Deena Metzger’s “A Rain of Night Birds”

A Rain of Night Birds by Deena Metzger might well be one of the most important books written in this troubled century. I’ve known Deena and have been reading her novels, poetry, essays for over 40 years. But this one had an impact on me that I’m still struggling to articulate.  I’ll tell you this: since reading this novel, every time I’ve gone outside, I’ve been newly aware of the wind – its direction, force, temperature, texture. I’d not paid it much attention since the days, long-ago now, when I paddled a kayak in the Bay. Anyone who spends much time on the water quickly learns the life-and-death importance of wind and current.


Deena Metzger (Photo by Jessica Shokrian)

A Rain of Night Birds reminded me that such attention to the Earth is now essential at all times and is certainly a matter of life and death.

Deena has always embraced paradox. She gives new meaning to the  adage that the personal is political. In “Rain…” she explores the lives of two characters, Sandra Birdswell and Terrence Green, whose separate journeys have led them to recognize the inadequacy of conventional Western science to respond to planetary crisis.

Deena is the first  writer I’ve read who has managed to write  a novel that puts climate change front and center without making the reader despair and without falling into didacticism. Every moment of  “Rain…” is grounded in the lived experience of her characters.  (I’m using “climate change”  to stand for the terrifying consequences of so much human activity since the early Industrial Age.)

Both Sandra and Terrence are climatologists. He’s mixed-race – Native American and white. She’s the daughter of a white doctor whose formative years were spent in the Indian Health Service in the southwest. His closest friend is Hosteen Tseda,  an indigenous healer who becomes Sandra’s adopted uncle, teacher and mentor.

Sandra chooses to become a healer as well. But even as a child she understands that her calling is to heal the earth.

Years after she first meets Professor G – as Terrence likes to be called by his students – they become lovers and allies.  Both of them grew up without knowing their birth mothers. This shared absence in their histories contributes to the profound need they each feel to reconnect themselves to the Earth. Though they’re both scientists, their ties to indigenous culture with its very different ways of knowing informs, tempers and transforms their relationship to the natural world.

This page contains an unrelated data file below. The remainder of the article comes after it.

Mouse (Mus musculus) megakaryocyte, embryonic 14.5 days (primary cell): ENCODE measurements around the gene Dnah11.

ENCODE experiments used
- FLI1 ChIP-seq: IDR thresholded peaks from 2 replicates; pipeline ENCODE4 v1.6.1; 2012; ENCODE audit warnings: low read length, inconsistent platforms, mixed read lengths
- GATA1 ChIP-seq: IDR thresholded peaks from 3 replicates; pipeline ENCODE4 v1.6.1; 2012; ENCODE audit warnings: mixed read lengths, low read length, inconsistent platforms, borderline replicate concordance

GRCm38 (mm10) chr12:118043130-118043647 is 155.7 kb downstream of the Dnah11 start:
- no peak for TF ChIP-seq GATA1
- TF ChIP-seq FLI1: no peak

Summary and synopsis can only reduce what Deena has accomplished here. There’s no way to give a capsule description of these reluctant heroes without making them sound like two-dimensional icons. It’s their layered complexity and  enormous vitality that drives this novel.  This book is a kind of “dream-catcher.” Its elements work together lyrically, psychologically and spiritually to create the conditions in the reader’s heart in which wisdom itself might appear.

A Rain of Night Birds, novel, Purchase from Birchbark Books and Native Arts –

Find out more about Deena Metzger


Storyboard Dances


Earlier today I read an article in The New Yorker  about the street dancer, Storyboard P. and watched several online videos of his dancing. I was moved and deeply impressed by his astonishing virtuosity. He “pops and locks” in break dancing style but also has created his own vocabulary of extreme and precise isolations that he actually describes as a series of “charley horses” and that have the look of stop-frame animation. He and other “flex” dancers sometimes refer to their moves as “animations.”  He also uses moves from other forms of street dancing like “juking,” which mimics ballet en pointe foot work.